An LGBTQ activist on the Kenai Peninsula says she was slashed with a knife and beaten in her home this month within a few weeks of two threatening incidents.
Tammie Willis said she found a note crammed under her pickup’s windshield wiper in mid-November: “Dumb Ass Dyke We don’t want your gay libtard ass shit here so take it some where else before you get hurt!!!”
A little over a week later, Willis says, she was driving before dawn to Kenai Peninsula College, where she is associate director of residence life, when she glimpsed someone standing in the bed of a pickup at the side of the road. That person threw something that broke her windshield.
Police this week said they found a rock with the word “dyke” written on it at the spot.
On Dec. 9, the power in Willis’ Sterling neighborhood went out, she said. She went to see if other houses were dark, and when she opened the door leading from her garage, someone pushed her back inside and began to slash her with a knife.
She couldn’t really see her attacker, Willis said this week. He was male, over 6 feet tall, with a “really pungent body odor,” she said. She is profoundly hearing impaired and doesn’t know if the man said anything to her.
A Homer Electric Association spokesman confirmed that high winds knocked out power to more than 300 households in several Sterling neighborhoods that morning. It’s unclear whether the man was taking advantage of the outage or had been waiting outside for Willis to leave for work.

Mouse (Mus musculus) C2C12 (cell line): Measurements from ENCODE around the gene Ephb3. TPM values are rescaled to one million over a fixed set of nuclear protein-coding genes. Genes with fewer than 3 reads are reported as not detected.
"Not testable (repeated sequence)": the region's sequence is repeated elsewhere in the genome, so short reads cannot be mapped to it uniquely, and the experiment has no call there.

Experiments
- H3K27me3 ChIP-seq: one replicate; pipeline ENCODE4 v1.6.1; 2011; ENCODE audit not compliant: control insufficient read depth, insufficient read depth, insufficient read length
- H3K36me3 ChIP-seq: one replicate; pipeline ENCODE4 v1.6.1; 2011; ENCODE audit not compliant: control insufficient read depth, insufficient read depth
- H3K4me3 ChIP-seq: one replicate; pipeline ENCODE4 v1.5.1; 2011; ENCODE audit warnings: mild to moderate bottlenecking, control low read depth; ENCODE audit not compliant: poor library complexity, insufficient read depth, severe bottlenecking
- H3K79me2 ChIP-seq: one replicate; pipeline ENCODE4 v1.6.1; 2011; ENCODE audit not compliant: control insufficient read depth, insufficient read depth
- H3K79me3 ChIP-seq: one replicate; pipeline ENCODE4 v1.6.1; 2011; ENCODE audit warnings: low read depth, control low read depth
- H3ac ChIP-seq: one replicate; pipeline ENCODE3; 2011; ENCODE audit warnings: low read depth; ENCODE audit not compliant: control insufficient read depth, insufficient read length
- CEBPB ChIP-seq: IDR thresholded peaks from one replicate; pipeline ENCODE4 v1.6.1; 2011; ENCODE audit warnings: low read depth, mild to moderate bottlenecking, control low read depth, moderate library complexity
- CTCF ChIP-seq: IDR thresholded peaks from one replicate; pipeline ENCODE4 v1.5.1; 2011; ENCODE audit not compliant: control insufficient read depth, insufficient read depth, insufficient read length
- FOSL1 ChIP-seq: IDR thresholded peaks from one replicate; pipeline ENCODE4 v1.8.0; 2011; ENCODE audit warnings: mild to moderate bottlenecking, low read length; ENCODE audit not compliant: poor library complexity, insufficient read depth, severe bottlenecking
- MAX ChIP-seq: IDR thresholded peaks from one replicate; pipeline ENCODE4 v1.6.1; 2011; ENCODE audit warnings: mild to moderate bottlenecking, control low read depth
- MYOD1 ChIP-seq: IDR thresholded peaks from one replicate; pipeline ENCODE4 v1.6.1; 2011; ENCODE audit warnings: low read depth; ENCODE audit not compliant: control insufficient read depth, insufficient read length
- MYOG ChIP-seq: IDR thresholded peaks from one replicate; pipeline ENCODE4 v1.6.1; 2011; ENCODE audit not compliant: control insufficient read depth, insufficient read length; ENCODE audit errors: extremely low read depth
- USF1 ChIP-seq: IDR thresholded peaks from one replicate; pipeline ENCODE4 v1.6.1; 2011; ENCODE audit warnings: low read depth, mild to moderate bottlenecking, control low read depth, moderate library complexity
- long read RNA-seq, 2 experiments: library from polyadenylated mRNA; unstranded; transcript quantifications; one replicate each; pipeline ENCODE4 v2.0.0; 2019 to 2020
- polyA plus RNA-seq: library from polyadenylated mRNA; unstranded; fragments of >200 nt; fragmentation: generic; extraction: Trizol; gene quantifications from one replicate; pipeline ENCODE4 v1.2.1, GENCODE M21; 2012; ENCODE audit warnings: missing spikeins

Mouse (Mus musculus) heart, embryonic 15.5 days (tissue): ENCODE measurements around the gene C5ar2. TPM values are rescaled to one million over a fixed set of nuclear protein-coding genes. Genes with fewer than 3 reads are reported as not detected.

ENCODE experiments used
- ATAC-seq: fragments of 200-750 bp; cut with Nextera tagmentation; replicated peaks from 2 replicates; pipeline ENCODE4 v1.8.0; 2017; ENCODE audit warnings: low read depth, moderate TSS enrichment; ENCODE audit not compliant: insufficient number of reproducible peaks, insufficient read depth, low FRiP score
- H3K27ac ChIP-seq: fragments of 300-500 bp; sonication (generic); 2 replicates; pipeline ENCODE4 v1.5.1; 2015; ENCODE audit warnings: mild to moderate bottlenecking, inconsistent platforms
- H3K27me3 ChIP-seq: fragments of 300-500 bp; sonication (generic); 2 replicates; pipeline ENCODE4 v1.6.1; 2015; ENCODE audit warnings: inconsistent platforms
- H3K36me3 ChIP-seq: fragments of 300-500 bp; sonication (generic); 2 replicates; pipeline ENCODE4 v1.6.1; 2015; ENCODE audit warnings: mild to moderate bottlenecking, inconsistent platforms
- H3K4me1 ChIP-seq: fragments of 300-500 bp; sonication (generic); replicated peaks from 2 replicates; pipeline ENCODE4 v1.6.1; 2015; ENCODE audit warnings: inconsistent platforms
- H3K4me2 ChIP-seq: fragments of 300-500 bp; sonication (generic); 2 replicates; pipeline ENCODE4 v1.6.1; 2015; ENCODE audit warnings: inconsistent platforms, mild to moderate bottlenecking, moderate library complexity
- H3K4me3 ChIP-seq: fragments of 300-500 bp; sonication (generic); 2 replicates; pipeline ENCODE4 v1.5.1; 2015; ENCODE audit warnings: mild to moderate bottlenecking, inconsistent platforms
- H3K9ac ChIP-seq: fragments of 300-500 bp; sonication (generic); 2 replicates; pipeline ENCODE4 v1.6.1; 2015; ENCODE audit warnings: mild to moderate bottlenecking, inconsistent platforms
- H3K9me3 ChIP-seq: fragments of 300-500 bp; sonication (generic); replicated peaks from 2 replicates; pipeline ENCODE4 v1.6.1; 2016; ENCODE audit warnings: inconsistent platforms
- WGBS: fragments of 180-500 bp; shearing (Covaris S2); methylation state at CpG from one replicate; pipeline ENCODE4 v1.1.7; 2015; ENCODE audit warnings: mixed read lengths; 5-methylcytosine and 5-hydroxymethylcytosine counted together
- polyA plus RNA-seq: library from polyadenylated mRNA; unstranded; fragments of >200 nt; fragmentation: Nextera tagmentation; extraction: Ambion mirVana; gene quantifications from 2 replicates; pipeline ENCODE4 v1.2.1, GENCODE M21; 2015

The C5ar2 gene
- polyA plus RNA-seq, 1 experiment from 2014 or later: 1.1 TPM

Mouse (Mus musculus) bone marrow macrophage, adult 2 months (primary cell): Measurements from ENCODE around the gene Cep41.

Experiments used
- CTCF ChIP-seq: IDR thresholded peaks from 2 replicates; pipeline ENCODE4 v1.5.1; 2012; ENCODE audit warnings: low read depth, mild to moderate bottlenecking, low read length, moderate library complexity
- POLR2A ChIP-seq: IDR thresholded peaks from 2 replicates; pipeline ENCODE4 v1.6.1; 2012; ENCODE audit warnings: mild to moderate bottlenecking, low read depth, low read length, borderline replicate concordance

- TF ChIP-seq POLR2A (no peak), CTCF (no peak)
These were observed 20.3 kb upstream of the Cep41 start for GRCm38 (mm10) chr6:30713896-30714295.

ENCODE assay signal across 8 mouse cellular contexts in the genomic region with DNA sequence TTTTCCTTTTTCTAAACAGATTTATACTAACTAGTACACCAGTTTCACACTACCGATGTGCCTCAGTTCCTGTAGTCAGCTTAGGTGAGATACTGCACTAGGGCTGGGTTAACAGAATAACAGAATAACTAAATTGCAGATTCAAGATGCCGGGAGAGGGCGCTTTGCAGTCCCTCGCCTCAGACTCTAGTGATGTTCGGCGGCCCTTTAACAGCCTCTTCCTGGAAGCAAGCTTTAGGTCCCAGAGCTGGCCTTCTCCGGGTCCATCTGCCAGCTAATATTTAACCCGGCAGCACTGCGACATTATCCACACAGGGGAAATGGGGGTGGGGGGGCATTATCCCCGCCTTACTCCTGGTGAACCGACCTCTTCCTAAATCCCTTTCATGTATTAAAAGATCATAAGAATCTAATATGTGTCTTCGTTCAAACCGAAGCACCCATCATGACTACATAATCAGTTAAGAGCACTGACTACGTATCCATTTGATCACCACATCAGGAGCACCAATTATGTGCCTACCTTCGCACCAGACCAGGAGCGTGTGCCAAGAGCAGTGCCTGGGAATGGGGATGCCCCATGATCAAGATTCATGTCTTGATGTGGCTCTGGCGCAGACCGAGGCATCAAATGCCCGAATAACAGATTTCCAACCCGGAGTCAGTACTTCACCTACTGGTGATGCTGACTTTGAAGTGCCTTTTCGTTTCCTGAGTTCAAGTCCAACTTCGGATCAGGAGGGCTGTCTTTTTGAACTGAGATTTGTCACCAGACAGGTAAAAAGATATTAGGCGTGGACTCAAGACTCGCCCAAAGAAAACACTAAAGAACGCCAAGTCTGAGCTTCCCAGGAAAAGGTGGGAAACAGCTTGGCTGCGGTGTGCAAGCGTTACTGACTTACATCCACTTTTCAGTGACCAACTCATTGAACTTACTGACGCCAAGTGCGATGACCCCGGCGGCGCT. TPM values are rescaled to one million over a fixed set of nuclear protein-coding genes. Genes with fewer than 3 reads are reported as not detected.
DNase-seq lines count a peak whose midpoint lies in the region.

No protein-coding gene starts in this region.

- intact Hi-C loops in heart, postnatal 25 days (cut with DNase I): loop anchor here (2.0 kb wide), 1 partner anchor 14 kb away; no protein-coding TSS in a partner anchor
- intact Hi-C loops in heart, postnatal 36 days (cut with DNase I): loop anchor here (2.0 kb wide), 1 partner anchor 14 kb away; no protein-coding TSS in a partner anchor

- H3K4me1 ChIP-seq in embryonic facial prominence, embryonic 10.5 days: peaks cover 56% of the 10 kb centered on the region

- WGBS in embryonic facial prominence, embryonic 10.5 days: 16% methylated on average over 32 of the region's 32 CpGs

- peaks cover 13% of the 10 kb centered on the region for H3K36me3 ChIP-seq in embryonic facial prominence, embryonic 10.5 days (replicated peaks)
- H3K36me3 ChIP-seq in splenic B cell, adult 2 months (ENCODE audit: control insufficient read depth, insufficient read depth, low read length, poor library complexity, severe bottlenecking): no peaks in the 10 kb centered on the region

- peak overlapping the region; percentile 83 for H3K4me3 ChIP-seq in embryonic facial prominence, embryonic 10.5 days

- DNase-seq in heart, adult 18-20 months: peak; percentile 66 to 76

Willis said she could feel burning pain in her arms as the blade cut her. The man stopped the knife attack after cutting her arm and chest — she said her hand was also cut when she grabbed the blade — and punched her so hard she was knocked to the floor and her head bounced on the concrete. The man beat on her lower body with his fists, she said. Then he left. She called for help.
Willis called 911 at about 7:25 a.m., according to Alaska State Troopers. Emergency dispatchers stayed on the phone with her until a trooper arrived 25 minutes later and was able to briefly speak with Willis before an ambulance took her to the hospital.
“I ended up with 20 staples in my arm, two stitches in my breast and bruising from hip to knee,” Willis said.
Providers at the hospital also diagnosed her with a concussion. She’s recovering from most of the injuries, though the blood thinners she takes mean the bruises will take a while to heal.
A trooper interviewed her again the day after the assault. A knife was recovered at the scene the day of the attack.
Troopers were still waiting to get surveillance video from a neighbor as of Friday, an agency spokesman said.
Willis is living on campus for now, taking advantage of the security protections there. Friends don’t let her go anywhere alone. She and her wife also have a house in Anchorage, where Willis spent the holidays.
She can’t shake the conviction the three incidents are related and constitute a hate crime that merits a warning to other people in the LGBTQ community.
But Alaska doesn’t have a hate-crime statute, so the Soldotna police and Alaska State Troopers investigating the incidents aren’t using those words. Neither has issued any broad warnings.
The note was classified under the title of “suspicious circumstances,” according to Soldotna police Lt. Duane Kant. Willis, who said she didn’t find the message until she used her windshield wipers, said she wasn’t sure where or when it was put there.